The Plain Truth
March/April 2003*
By Alan W. Dowd

We hid in the shadows, far away from the tree that marked the center of the garden.

“He won’t find us here,” I promised, gasping for air as I fell to the cool ground. “I don’t even think he knows about this corner of the garden.” But it was foolish to think he wouldn’t find us. He knew the garden far better than I, and he knew me better than I knew myself.

“Where are you?” he yelled, but the question had nothing to do with our hiding place. He was asking about our hearts.

His voice grew louder as he walked toward us, until finally, he pulled back the branches and vines that hid us. Mingling with the afternoon sun, his light flowed into the grove of trees like white-gold streams of water—at once blinding us and giving us sight, drowning us and giving us life, terrifying us and giving us peace.

Slowly, almost tenderly, he explained what would happen because I broke the rules, what had changed in the instant I ate the fruit. He spoke in hushed, quiet tones  now, but his words were piercing and emphatic: “Enmity…Cursed… Strike…Crush… Pain… Toil…Death.”  They fell from his lips like blows from a fist.

As he spoke, he took us by the hand and pulled us from the shadows, back out into the light. Fighting back tears, he led us to the garden’s edge and closed the gate.

“Don’t abandon us, Father. Don’t leave us—not now,” I begged.

“I have not left you,” he whispered. “You have left me. But someday I’ll re-open these gates. I promise.”

And I wept—not because we were alone, not because the garden was cordoned, not even because I would die. I wept because I hurt him.

And the eyes of both of them were opened

He promised that sin would lead to death, but it didn’t come in a moment. Instead, it came slowly, day by day, hour by hour, breath by breath. I didn’t really understand the long reach of my sin—I didn’t understand death— until my own son strayed into the shadows.

Death was everything the father wasn’t—empty, cold, selfish, hungry. I saw it when I looked down at my baby boy, who lay bleeding in the field; I saw it in his brother’s angry eyes; I saw it when I looked at their mother, who lost two sons that day. 

And I wept. The curse had been passed down. In an awful moment of awareness, I saw generation after generation push the Father away. More selfishness. More pride. More death. More tears. 

Our years stretched out behind us, weighing on us and pulling us back toward the earth. Empty and lonely, I yearned for time with the Father, in the garden, beneath the tree, in his light. Finally, mercifully, I died. For the first time since I fell, I could rest. And from my resting place, I watched the Father fulfill his promise.

I will walk among you

The Father always finds a way. And He found a way in spite of me. He himself would be the way. At just the right time, he would unlock the gates and invite us home.

But how? After what I did, how could his children know him as I knew him? How could they walk with him, hear his voice, feel his embrace, or see his face?

“Don’t worry,” he would say. “Just as the stars and sun are higher than the earth, so are my ways higher than yours.”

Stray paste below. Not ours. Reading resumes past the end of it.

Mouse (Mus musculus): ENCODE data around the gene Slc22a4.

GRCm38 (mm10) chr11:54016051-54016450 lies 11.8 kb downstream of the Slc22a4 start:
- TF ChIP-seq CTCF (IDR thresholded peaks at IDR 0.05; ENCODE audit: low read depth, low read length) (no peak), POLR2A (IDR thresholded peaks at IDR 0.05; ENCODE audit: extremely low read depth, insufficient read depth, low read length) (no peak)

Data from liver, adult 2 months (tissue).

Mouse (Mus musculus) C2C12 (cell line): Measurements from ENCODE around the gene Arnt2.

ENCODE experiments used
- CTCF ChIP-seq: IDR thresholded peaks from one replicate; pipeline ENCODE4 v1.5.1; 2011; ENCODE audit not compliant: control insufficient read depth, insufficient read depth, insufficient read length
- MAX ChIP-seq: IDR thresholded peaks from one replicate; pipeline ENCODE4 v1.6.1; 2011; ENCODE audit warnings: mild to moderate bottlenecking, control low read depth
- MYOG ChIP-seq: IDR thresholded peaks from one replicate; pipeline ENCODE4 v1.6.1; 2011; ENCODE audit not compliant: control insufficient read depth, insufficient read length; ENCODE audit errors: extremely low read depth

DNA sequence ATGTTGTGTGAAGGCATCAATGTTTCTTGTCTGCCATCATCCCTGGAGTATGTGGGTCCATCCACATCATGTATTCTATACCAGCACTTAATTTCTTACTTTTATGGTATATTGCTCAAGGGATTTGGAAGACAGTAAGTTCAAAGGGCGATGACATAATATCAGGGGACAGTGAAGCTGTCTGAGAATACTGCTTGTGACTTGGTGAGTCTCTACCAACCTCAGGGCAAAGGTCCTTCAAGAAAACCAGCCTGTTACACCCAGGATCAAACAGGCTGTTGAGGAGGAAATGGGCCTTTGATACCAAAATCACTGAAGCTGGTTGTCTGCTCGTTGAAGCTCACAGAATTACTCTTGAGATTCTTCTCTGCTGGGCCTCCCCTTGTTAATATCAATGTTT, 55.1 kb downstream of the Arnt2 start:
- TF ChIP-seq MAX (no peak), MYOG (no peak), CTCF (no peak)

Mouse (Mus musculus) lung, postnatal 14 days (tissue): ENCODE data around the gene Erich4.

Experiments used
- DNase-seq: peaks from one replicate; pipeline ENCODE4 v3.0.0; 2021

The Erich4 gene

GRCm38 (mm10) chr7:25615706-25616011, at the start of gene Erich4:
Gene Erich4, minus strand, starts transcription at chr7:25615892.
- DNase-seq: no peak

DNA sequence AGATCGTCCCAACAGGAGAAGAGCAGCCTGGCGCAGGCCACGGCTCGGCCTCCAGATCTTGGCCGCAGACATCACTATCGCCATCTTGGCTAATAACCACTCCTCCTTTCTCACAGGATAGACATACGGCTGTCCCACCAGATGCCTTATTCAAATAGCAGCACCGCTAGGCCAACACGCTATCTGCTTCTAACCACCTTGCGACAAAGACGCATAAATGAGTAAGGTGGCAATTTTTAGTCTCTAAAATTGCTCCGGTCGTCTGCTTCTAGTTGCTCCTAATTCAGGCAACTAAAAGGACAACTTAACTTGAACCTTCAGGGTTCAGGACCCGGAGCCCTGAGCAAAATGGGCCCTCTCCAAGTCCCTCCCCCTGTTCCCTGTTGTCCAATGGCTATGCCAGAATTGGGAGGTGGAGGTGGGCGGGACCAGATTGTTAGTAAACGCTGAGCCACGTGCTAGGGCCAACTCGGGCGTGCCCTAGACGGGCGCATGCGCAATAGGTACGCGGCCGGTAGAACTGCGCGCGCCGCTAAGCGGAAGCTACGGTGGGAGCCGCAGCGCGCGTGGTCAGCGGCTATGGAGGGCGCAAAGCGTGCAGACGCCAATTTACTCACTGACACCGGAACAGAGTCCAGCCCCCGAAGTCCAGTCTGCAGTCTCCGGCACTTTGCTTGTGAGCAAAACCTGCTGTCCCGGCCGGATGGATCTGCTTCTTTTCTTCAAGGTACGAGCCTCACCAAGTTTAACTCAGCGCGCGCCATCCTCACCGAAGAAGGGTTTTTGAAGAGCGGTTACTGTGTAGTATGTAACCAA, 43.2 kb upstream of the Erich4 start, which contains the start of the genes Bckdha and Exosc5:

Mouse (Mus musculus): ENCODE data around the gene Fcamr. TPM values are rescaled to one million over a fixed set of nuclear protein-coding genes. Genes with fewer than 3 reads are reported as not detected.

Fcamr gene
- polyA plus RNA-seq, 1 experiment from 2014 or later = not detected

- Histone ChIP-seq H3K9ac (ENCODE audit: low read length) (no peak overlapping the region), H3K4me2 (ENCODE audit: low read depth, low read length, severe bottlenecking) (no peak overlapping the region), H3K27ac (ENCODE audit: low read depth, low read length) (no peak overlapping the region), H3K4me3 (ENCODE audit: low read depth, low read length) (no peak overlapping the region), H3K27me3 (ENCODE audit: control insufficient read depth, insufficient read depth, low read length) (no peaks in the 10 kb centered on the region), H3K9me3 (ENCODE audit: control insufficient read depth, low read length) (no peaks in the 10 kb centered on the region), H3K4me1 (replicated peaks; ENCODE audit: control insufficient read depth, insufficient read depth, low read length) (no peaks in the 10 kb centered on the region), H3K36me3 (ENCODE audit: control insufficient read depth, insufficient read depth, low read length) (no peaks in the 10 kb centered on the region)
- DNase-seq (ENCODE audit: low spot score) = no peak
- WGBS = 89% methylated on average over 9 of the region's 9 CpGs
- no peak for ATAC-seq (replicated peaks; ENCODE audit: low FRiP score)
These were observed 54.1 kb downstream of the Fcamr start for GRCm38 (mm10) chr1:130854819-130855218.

With sacrifices and tablets and dreams, He revealed the answer. And the answer shook creation. Since we could no longer reach out to the Father, he would reach out to us. In the beginning, the world seemed to be created for him. When he returned, he seemed to be created for the world.

From Abraham’s side, I saw him undo what my sin began. He served and saved his children. He healed and helped them. He reclaimed and renewed them. He forgave and freed them. He walked with them and reasoned with them. He danced and sang with them. He led them out of the shadows.

He became their friend. And his arms became their refuge. What peace, what warmth to be in those arms. How I missed them after the Fall. How his children missed them until now. There was so much they never learned, so much they didn’t understand, so much the Tree didn’t reveal.

He told stories as he held them. Stories of wayward sons, of widows and beggars, of shepherds and flocks, of harvests and sacrifices, of kingdoms past and kingdoms yet to come, of life as he intended it.

Where I was weak, he was strong. Where I strayed, he obeyed. Where I fell, he stood. He followed the rules, no matter where they led him.

And one day they led to a place darkened by shadows, a garden where a son begged his father to change his mind, where a father said goodbye to a son, where tears of despair and death fell like rain. And this time, the Father would lead the Son—not to the edge of a garden, but to a blood-stained rock called Golgotha.

“Father, why have you abandoned me?” whispered the Son. The question shot through time and space, and through me. For I was the answer.

“This is the only way,” the Father winced, “to atone for his mistake, to give his children another chance, to re-open the garden.”

Slowly, almost tenderly, he stretched out the arms that sculpted me, bowed the head that imagined me, stilled the voice that awakened me, and laid down the life that created me.

“It is finished,” cried the Son. “Yes, it is finally finished,” echoed the Father.

As the Son died, the Father unlatched the garden’s gate. And as the Son rose, he threw it open. And I wept, but these weren’t tears of loss or regret; these were tears of joy—the Father had kept his promise.

*This article was honored by the Evangelical Press Association as the most outstanding evangelistic article of 2003. In addition, it was re-published by The Plain Truth magazine in "The Psalms of September," a collection of Dowd's essays on matters of faith.